It’s not the typical tax liabilities that can hurt you after an acquisition — it’s the hidden ones. Executives often inherit tax liabilities because unpaid federal, state, local and foreign taxes follow the acquired company, and those liabilities do not go away just because the company has new shareholders or owners. Also, many buyers have a false sense of security because they obtain representations, warranties and indemnifications for tax-related liabilities during the acquisition. But potential liabilities covered by a warranty should still be identified, as the best security involves setting aside funds in an escrow account to cover potential tax debts.
The only way to expose hidden tax liabilities is by conducting a thorough due diligence.
“In these tough economic times, staff reductions can hit tax departments hard, so acquirers don’t always have the resources to conduct due diligence,” says Gary Curtis, corporate tax partner with Haskell & White LLP. “In some cases, companies haven’t been examined for years, yet they remain subject to audit at any time. Given today’s budget deficits, taxing authorities are stepping up examinations in search of additional revenues.”
Smart Business asked Curtis about the problems of hidden tax liabilities and how due diligence can help.
What situations contribute to hidden tax liabilities?
Many middle-market companies do not have large internal tax staffs, yet those companies are dealing with multistate and multinational operations, which frequently results in overlooked tax issues. Public companies have been subject to financial reporting standards requiring them to inventory their uncertain tax positions and disclose potential liabilities. But private companies have been granted an extension to that requirement through 2009; so the chances of encountering an unrecognized tax liability increase when acquiring a private company. Also, if you acquire a company that was part of an affiliated group, which has been filing a consolidated income tax return, the acquired company remains liable for the group’s prior taxes after its acquisition.
Which state and local taxes are often overlooked?
Employing out-of-state personnel may result in hidden income tax liabilities. For example, if a sales representative is soliciting business in another state and the product used to fill the orders is warehoused outside the state, under federal law the company isn’t required to file a state income tax return. If that salesperson performs other duties, such as warranty and repair work or issuing sales credits to customers, then the federal law does not apply and the company must file a state tax return. If separate state returns have not been filed, the liability for unpaid taxes, penalties and interest can mount up quickly. Frequently, companies are able to negotiate a reduction in this liability, but they must initiate the discussion prior to an examination and there are still the professional fees of negotiating, correcting and filing the returns to consider. It’s also possible that sales and use tax as well as franchise returns may be required, even when state income tax returns are not.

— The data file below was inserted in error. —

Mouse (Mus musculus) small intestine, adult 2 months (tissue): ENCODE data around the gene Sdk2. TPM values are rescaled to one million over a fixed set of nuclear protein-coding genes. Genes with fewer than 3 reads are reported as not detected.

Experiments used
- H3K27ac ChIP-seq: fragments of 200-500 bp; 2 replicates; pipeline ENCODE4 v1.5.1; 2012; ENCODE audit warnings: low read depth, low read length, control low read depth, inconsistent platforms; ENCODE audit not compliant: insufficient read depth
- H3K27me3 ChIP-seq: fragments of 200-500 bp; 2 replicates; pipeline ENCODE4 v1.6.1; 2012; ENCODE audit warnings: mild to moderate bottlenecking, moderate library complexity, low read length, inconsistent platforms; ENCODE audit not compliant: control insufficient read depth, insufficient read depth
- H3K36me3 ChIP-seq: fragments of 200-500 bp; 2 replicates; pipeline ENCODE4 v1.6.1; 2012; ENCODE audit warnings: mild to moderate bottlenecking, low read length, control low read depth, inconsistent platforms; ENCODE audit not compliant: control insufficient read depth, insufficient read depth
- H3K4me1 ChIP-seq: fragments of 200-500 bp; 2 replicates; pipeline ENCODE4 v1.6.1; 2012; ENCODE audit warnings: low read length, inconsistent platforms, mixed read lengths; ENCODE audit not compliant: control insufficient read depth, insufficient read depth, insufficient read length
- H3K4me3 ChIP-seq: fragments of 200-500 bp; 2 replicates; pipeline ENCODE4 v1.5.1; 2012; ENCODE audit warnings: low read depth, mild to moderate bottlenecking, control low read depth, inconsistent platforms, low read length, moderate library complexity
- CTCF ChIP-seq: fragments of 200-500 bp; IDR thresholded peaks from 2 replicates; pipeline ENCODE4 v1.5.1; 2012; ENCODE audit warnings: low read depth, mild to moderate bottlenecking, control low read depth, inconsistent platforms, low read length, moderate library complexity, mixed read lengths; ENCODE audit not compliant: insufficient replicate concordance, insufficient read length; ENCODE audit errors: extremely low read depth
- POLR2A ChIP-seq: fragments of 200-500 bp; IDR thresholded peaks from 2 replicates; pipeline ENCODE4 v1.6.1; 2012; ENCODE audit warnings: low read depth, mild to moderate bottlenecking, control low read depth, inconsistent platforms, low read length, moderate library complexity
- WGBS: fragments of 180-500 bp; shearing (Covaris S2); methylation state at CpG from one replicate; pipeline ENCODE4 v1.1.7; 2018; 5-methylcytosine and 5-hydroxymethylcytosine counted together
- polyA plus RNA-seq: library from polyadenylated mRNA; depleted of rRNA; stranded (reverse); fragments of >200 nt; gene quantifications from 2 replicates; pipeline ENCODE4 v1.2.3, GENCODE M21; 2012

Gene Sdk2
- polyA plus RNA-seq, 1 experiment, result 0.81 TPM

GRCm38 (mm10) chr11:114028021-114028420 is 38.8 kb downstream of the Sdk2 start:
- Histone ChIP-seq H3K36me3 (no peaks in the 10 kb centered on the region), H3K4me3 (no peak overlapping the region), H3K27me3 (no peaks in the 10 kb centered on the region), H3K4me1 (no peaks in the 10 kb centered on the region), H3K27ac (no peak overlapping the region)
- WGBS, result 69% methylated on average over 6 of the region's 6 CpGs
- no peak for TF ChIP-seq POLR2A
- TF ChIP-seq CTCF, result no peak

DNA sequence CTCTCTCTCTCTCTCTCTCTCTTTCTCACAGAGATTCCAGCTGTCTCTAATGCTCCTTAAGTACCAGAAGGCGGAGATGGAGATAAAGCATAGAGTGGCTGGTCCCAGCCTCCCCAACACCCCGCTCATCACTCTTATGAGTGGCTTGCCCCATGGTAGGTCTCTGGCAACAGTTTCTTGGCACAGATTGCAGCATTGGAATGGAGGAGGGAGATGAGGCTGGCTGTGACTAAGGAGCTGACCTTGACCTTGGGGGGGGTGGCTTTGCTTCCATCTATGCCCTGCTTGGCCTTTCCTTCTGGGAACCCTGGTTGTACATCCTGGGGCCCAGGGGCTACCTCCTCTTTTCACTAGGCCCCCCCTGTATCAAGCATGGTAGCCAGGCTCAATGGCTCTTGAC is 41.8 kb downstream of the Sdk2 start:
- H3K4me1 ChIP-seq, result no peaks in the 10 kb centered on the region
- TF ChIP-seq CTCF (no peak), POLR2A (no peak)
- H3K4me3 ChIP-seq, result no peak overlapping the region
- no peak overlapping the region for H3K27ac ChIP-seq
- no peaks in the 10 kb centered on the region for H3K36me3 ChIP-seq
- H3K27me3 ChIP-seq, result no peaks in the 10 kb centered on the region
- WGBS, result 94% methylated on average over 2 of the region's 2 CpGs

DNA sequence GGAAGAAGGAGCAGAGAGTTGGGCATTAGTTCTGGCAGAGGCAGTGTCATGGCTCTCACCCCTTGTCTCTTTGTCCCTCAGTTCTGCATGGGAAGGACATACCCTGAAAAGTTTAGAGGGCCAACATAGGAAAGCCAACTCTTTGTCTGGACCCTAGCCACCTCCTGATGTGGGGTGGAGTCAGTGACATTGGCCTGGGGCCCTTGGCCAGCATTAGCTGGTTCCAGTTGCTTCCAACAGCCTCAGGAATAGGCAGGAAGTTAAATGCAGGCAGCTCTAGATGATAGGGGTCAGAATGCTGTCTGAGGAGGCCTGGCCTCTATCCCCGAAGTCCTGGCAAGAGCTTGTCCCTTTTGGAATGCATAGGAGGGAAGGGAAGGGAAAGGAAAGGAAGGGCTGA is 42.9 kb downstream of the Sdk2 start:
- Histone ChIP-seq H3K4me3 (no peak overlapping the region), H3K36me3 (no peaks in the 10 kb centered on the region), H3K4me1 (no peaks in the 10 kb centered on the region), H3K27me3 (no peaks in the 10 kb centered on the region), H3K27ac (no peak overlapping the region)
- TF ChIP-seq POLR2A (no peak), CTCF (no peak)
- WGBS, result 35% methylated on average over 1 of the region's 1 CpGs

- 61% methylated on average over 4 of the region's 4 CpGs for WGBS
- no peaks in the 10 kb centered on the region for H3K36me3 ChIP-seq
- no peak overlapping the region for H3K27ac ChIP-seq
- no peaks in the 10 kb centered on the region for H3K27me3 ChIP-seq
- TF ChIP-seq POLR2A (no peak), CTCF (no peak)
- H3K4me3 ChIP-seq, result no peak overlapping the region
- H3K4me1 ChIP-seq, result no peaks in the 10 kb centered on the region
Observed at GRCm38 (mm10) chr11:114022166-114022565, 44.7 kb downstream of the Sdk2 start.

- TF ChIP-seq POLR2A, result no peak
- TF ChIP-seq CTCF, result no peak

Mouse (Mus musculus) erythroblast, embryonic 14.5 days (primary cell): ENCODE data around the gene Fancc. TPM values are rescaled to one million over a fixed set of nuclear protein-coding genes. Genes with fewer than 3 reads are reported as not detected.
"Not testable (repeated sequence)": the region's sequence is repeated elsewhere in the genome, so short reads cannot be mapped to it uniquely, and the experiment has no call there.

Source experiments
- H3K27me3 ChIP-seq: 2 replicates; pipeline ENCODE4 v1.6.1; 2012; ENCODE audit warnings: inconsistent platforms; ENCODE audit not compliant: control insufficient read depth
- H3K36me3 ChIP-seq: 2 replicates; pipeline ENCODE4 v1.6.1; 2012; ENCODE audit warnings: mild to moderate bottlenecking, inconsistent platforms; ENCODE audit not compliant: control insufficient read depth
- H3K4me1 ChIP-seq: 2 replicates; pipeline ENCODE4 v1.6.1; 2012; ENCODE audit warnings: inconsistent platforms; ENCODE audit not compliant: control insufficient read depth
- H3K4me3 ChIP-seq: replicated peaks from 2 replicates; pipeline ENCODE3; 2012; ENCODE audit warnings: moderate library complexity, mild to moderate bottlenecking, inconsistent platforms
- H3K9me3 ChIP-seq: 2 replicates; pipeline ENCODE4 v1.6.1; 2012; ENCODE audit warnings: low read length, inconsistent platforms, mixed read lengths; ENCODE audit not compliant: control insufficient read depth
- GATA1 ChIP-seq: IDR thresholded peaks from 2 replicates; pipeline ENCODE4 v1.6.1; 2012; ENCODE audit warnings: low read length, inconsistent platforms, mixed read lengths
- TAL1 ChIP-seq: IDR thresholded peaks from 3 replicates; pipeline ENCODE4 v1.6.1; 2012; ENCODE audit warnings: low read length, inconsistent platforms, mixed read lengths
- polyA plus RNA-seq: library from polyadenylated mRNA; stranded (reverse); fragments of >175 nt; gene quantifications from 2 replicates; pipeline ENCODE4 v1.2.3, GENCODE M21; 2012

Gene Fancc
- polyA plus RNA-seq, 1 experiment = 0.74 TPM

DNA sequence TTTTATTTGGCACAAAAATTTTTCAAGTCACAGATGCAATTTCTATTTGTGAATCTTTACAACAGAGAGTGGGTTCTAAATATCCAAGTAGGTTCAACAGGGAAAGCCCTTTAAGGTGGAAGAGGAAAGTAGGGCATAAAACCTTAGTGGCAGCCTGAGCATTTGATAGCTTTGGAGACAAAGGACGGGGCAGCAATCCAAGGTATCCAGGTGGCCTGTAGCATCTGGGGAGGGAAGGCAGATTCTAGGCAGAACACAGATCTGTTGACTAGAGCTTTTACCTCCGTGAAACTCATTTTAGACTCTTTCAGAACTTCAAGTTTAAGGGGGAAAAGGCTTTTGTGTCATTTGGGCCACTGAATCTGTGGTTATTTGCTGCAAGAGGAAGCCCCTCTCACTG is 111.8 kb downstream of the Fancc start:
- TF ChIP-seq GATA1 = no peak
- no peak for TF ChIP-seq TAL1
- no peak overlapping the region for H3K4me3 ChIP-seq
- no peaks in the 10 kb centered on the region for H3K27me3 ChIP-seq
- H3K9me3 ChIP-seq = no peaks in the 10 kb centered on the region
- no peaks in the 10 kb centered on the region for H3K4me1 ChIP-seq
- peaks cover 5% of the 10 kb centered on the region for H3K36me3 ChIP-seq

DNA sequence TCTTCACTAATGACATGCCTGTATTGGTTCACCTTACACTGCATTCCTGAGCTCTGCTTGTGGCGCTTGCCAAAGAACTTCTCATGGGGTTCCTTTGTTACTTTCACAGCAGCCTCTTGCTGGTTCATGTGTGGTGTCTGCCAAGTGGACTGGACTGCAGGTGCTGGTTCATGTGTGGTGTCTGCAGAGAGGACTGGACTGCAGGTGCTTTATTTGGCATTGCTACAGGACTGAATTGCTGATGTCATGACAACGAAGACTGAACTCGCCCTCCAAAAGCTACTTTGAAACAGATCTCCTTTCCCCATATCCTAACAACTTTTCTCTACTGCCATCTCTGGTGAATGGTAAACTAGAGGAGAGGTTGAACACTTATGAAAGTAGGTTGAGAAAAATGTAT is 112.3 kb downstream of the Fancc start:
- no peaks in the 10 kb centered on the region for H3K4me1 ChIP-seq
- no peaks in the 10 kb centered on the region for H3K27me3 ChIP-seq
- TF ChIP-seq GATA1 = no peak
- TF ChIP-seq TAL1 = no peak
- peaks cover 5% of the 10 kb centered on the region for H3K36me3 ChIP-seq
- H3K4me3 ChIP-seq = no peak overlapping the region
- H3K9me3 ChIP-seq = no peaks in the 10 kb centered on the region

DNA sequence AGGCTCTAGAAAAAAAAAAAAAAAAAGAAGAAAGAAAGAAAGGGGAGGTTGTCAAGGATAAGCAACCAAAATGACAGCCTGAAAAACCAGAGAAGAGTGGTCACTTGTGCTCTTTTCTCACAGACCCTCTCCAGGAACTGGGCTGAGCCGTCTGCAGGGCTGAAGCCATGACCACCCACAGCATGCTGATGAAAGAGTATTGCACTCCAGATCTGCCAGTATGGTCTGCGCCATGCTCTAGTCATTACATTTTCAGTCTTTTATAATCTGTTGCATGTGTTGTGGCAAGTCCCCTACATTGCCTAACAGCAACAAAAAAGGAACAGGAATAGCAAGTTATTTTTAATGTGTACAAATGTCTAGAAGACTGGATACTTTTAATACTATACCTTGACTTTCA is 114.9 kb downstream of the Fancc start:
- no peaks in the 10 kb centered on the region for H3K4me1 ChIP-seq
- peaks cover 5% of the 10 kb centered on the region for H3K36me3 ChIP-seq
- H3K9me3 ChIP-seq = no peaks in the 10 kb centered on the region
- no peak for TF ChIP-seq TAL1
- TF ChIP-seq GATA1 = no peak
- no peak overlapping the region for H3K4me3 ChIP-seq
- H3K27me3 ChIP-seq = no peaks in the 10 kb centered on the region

Which foreign tax liabilities are frequently overlooked?
When companies price and sell goods in another country, how the transfer pricing is established can result in significant U.S. or foreign tax liabilities. It should be a red flag to buyers if a company has not conducted a recent transfer pricing study by a credentialed professional. Another problem is failing to withhold tax on interest or dividends paid to foreign companies that are not exempted by tax treaties. Sometimes the company may not have filed the required federal informational returns with respect to its foreign affiliates and the penalties for failing to file these returns can be up to $10,000 per failure. The IRS has announced that it intends to crack down on this problem during 2009, so buyers should be aware of the potential liability.
What steps should executives take to avoid financial surprises from hidden tax liabilities?
- Conduct tax, financial and business
due diligence concurrently and budget for
those costs when considering the total
- If significant tax exposures are uncovered, consider converting to an all asset
deal or reducing the purchase price.
- Require the seller to deposit funds into
an escrow account covering any potential
liability revealed during due diligence.
Funds should only be released when the
statute of limitations expires or when the
tax issues are resolved.
- If you are unable to implement any of these solutions, consider passing on the deal.
Remember that due diligence doesn’t just uncover hidden tax liabilities. It can identify and quantify tax assets, such as net operating loss carryforwards, that can be used to offset post-acquisition taxable income, and it can also identify unclaimed refunds. Conducting tax due diligence often pays for itself.
GARY CURTIS is a corporate tax partner with Haskell & White LLP. Reach him at (949) 450-6311 or email@example.com.